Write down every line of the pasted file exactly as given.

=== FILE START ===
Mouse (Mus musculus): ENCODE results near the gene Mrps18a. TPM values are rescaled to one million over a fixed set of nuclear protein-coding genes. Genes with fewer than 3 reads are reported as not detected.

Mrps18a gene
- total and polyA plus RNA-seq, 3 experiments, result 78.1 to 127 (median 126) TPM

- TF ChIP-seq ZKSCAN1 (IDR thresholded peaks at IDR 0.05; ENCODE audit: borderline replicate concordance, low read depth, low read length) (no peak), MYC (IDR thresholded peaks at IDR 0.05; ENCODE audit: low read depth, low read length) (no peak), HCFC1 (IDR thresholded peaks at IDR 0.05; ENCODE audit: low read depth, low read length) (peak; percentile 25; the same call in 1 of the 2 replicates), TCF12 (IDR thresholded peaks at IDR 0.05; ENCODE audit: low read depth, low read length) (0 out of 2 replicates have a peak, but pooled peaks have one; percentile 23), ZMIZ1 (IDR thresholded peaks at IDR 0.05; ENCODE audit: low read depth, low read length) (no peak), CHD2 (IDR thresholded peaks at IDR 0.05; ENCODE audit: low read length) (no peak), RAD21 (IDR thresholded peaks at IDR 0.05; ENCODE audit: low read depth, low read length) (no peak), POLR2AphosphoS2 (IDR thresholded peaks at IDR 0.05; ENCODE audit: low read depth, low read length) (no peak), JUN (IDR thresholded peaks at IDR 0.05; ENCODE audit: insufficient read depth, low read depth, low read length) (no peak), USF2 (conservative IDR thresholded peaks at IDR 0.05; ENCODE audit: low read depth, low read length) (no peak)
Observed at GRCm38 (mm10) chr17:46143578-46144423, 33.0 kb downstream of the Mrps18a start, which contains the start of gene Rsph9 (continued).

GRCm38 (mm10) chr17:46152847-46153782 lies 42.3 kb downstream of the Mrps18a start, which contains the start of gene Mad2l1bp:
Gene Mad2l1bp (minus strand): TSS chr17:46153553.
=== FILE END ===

Mouse (Mus musculus): ENCODE results near the gene Mrps18a. TPM values are rescaled to one million over a fixed set of nuclear protein-coding genes. Genes with fewer than 3 reads are reported as not detected.

Mrps18a gene
- total and polyA plus RNA-seq, 3 experiments, result 78.1 to 127 (median 126) TPM

- TF ChIP-seq ZKSCAN1 (IDR thresholded peaks at IDR 0.05; ENCODE audit: borderline replicate concordance, low read depth, low read length) (no peak), MYC (IDR thresholded peaks at IDR 0.05; ENCODE audit: low read depth, low read length) (no peak), HCFC1 (IDR thresholded peaks at IDR 0.05; ENCODE audit: low read depth, low read length) (peak; percentile 25; the same call in 1 of the 2 replicates), TCF12 (IDR thresholded peaks at IDR 0.05; ENCODE audit: low read depth, low read length) (0 out of 2 replicates have a peak, but pooled peaks have one; percentile 23), ZMIZ1 (IDR thresholded peaks at IDR 0.05; ENCODE audit: low read depth, low read length) (no peak), CHD2 (IDR thresholded peaks at IDR 0.05; ENCODE audit: low read length) (no peak), RAD21 (IDR thresholded peaks at IDR 0.05; ENCODE audit: low read depth, low read length) (no peak), POLR2AphosphoS2 (IDR thresholded peaks at IDR 0.05; ENCODE audit: low read depth, low read length) (no peak), JUN (IDR thresholded peaks at IDR 0.05; ENCODE audit: insufficient read depth, low read depth, low read length) (no peak), USF2 (conservative IDR thresholded peaks at IDR 0.05; ENCODE audit: low read depth, low read length) (no peak)
Observed at GRCm38 (mm10) chr17:46143578-46144423, 33.0 kb downstream of the Mrps18a start, which contains the start of gene Rsph9 (continued).

GRCm38 (mm10) chr17:46152847-46153782 lies 42.3 kb downstream of the Mrps18a start, which contains the start of gene Mad2l1bp:
Gene Mad2l1bp (minus strand): TSS chr17:46153553.